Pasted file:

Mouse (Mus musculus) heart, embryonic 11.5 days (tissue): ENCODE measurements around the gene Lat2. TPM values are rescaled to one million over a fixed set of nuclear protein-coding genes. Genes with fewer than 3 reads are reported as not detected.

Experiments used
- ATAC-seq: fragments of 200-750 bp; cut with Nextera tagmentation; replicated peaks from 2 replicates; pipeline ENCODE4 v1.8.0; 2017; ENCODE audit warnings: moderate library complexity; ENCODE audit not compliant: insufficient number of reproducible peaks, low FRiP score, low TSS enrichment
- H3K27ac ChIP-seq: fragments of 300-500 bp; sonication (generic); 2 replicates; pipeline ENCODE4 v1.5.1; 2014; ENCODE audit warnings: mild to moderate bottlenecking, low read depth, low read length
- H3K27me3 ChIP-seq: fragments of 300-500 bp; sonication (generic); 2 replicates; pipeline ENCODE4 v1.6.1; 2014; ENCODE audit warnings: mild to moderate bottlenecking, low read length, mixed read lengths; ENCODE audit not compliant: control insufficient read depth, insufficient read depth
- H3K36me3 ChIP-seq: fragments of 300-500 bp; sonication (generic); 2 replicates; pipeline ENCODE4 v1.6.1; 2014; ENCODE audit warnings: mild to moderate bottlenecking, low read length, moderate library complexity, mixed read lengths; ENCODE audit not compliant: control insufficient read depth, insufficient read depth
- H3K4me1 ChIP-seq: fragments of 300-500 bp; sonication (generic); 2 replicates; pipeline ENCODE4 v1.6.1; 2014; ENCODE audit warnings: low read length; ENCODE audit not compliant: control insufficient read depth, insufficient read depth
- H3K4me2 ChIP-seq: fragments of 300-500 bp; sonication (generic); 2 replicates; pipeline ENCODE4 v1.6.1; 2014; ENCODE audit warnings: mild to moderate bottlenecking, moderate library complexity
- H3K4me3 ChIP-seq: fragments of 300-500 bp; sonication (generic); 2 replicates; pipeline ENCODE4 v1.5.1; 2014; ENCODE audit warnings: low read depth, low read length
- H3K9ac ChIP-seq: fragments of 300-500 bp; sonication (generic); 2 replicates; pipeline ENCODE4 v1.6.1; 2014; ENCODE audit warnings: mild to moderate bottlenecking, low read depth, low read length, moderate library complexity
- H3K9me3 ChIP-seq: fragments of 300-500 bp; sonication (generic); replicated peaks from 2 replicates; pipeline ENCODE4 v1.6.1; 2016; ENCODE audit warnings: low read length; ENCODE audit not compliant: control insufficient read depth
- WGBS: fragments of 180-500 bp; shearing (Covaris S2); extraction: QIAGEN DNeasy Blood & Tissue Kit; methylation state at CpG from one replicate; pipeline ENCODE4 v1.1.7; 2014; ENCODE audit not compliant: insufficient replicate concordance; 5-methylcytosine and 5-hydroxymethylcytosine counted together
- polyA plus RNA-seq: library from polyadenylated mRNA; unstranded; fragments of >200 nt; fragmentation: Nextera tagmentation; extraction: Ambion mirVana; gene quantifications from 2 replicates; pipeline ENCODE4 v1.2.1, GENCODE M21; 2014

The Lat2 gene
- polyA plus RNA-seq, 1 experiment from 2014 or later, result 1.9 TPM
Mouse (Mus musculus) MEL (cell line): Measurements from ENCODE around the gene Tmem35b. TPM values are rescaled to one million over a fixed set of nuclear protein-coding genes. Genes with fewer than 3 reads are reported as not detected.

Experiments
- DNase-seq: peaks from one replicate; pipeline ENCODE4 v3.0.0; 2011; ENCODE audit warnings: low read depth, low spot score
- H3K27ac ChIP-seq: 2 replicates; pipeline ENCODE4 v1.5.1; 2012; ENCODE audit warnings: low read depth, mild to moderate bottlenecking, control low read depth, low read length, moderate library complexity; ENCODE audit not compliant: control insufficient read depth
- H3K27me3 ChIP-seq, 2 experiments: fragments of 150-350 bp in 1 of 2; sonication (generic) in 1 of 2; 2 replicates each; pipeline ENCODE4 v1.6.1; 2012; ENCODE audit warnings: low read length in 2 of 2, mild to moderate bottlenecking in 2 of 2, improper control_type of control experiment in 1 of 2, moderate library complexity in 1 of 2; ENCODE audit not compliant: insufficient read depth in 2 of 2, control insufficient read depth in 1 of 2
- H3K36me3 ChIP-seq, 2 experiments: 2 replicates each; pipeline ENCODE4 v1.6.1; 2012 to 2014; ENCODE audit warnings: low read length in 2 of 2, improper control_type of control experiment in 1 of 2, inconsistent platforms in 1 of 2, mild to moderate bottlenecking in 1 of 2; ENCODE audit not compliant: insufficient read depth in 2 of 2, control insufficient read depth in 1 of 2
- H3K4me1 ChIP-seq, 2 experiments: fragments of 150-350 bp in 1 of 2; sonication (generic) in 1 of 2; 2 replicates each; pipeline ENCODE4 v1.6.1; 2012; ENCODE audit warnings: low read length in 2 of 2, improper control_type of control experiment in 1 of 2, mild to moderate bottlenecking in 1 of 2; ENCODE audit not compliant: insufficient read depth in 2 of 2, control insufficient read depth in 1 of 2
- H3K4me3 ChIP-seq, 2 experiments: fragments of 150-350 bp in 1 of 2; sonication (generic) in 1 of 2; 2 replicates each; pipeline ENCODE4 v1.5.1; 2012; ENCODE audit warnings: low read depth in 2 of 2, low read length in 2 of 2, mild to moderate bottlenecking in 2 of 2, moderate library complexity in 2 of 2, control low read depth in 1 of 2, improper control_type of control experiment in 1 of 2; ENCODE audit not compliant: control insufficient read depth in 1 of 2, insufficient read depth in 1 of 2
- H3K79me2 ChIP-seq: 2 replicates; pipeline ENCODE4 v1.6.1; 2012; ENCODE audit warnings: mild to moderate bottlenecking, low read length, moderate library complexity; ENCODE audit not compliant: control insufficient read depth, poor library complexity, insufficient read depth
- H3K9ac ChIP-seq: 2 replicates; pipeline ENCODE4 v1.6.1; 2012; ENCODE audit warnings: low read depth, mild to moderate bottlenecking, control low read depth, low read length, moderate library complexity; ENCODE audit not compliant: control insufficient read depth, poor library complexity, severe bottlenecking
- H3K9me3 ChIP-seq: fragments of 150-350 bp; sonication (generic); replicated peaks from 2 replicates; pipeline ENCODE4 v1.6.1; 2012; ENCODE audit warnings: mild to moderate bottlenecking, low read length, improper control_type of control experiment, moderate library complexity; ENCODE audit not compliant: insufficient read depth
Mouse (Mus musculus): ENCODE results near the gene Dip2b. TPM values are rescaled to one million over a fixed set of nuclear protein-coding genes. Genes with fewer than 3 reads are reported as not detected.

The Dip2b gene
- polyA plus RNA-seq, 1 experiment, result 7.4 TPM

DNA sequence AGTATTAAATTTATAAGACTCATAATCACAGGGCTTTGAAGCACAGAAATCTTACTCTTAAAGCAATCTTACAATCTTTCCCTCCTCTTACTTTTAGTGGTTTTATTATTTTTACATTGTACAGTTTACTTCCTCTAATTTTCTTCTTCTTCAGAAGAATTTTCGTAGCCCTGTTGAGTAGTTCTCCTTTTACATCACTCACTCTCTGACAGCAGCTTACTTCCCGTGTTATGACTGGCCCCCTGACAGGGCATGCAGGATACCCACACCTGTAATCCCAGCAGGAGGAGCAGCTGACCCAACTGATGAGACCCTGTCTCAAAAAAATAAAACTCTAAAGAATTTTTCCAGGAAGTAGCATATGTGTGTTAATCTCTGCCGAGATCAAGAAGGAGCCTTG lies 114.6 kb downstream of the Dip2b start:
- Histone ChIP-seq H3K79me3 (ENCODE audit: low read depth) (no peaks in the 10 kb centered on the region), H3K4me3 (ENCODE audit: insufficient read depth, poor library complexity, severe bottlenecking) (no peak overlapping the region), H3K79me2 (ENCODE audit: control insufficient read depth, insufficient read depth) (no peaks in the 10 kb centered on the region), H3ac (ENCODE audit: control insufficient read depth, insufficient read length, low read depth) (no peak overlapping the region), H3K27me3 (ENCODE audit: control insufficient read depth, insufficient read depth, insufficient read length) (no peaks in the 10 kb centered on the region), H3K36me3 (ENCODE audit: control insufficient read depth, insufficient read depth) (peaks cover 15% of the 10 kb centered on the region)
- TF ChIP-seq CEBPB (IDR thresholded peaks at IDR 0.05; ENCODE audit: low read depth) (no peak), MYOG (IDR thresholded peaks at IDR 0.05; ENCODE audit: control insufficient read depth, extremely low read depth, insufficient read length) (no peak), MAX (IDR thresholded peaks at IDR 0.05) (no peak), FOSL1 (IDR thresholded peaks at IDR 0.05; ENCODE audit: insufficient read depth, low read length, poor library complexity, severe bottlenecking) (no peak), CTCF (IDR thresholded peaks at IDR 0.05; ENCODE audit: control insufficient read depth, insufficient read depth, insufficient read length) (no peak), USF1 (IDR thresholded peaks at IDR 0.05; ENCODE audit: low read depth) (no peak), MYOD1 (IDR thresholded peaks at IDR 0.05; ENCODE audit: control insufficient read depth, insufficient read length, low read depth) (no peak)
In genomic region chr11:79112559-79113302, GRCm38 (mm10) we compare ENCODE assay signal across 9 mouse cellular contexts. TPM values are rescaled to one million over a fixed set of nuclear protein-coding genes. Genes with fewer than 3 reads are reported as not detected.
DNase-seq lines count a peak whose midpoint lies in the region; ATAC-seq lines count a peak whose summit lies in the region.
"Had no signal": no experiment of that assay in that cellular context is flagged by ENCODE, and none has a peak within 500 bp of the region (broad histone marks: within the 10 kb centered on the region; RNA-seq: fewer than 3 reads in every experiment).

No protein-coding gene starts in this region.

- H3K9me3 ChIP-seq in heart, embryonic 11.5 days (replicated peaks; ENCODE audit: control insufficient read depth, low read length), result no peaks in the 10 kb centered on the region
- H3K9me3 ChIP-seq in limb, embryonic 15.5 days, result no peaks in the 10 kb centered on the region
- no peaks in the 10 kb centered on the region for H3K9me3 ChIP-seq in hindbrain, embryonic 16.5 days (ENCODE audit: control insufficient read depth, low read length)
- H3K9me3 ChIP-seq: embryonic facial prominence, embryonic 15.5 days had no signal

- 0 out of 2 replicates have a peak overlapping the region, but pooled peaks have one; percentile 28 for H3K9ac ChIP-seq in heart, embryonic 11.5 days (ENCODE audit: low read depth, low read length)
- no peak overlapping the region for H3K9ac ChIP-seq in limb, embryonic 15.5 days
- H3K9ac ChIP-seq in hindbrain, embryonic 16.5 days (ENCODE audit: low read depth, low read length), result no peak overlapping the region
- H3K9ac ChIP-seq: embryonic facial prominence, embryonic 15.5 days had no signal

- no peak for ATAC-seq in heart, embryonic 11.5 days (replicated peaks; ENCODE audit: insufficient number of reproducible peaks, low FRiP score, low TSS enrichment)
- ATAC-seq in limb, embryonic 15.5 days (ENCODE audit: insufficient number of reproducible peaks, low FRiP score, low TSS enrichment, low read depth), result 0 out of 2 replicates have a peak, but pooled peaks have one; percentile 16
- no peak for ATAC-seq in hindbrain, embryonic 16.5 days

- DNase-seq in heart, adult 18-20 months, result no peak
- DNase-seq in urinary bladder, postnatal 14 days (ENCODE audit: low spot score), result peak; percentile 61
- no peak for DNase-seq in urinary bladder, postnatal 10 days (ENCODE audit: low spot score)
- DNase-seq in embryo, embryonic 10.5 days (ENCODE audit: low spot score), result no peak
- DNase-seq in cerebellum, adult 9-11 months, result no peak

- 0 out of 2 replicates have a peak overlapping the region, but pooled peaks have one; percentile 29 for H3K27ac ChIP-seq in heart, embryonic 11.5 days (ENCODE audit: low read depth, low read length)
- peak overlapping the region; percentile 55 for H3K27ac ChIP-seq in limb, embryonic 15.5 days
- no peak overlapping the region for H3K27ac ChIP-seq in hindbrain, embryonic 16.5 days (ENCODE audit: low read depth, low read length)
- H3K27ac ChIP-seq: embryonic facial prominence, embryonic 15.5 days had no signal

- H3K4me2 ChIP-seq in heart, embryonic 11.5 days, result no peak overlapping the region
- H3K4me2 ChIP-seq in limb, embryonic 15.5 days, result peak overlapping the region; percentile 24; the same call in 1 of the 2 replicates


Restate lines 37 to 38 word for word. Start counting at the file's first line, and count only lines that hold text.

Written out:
- H3K9me3 ChIP-seq in heart, embryonic 11.5 days (replicated peaks; ENCODE audit: control insufficient read depth, low read length), result no peaks in the 10 kb centered on the region
- H3K9me3 ChIP-seq in limb, embryonic 15.5 days, result no peaks in the 10 kb centered on the region